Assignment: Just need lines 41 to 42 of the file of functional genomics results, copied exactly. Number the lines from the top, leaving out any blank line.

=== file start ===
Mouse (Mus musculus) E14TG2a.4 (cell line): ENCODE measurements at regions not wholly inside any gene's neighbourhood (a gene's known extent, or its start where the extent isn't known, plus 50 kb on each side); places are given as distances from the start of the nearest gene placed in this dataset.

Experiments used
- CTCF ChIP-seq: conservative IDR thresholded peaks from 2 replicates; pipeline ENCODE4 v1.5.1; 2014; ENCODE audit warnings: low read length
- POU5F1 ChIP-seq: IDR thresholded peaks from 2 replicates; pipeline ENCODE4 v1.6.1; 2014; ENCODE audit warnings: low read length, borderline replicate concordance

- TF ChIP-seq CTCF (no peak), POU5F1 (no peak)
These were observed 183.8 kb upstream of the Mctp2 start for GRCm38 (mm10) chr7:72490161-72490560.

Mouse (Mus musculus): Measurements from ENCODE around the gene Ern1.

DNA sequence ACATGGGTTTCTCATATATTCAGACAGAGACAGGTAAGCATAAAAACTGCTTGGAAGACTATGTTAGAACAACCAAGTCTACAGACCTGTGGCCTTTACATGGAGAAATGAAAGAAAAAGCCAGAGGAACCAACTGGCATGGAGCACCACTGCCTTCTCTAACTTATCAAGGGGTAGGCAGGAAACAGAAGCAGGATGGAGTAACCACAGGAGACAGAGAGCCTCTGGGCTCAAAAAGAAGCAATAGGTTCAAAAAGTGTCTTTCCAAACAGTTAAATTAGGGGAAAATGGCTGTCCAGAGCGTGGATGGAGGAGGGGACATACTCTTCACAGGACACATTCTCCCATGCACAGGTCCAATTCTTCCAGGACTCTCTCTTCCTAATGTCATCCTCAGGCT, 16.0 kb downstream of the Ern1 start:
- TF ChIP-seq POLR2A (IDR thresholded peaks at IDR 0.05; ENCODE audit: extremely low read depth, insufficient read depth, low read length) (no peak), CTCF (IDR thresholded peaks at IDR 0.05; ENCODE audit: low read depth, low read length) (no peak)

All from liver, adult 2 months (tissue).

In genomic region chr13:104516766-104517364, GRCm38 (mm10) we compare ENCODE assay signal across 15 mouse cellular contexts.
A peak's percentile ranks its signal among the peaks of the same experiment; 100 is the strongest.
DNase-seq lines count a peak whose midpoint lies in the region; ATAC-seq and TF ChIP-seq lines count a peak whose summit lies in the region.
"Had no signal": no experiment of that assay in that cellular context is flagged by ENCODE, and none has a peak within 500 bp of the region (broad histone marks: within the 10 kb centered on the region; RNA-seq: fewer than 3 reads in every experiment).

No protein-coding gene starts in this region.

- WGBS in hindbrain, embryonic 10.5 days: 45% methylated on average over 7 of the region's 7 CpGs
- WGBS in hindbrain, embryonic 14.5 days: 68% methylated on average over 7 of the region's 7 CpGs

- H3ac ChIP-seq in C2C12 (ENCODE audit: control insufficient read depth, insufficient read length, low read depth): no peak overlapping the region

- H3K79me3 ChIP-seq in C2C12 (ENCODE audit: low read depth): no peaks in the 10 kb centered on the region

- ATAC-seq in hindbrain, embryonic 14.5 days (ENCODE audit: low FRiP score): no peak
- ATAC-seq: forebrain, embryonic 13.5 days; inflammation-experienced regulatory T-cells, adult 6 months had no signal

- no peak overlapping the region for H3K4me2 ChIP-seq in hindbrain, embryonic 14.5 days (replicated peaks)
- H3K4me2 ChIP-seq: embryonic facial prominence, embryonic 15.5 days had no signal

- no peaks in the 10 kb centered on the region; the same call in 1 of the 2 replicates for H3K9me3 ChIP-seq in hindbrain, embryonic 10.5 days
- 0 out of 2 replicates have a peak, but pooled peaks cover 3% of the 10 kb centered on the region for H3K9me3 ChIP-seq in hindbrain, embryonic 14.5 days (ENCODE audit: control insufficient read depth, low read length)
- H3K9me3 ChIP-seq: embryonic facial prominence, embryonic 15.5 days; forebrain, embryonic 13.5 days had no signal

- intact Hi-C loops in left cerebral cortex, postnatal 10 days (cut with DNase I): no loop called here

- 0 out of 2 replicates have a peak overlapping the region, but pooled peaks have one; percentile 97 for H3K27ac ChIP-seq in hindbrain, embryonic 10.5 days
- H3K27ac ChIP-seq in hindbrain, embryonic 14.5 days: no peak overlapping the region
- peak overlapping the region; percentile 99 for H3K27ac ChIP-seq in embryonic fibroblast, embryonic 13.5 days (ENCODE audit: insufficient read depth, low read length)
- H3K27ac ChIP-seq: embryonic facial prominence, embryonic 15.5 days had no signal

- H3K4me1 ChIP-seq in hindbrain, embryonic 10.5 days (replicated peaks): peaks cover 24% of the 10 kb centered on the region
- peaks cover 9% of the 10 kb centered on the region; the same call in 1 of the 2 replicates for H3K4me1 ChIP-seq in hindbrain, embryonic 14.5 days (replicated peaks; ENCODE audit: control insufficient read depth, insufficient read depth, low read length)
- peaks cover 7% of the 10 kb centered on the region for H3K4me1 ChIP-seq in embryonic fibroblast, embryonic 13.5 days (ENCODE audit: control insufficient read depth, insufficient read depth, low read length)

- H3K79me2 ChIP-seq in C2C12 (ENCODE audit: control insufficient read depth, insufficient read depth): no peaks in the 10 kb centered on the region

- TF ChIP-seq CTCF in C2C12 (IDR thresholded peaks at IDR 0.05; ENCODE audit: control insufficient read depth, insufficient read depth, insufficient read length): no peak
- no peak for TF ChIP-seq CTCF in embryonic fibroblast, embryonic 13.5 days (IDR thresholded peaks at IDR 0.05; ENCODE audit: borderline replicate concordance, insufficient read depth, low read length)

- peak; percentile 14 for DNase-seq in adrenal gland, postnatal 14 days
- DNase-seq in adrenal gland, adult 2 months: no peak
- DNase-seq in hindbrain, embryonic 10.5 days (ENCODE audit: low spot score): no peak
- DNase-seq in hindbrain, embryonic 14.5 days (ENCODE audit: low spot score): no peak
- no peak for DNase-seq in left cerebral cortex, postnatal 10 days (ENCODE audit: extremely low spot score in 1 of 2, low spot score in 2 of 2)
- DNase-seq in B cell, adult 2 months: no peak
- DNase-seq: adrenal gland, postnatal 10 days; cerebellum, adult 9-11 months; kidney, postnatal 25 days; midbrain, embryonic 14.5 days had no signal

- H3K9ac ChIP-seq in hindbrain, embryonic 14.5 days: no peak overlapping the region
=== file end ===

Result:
- DNase-seq in hindbrain, embryonic 14.5 days (ENCODE audit: low spot score): no peak
- no peak for DNase-seq in left cerebral cortex, postnatal 10 days (ENCODE audit: extremely low spot score in 1 of 2, low spot score in 2 of 2)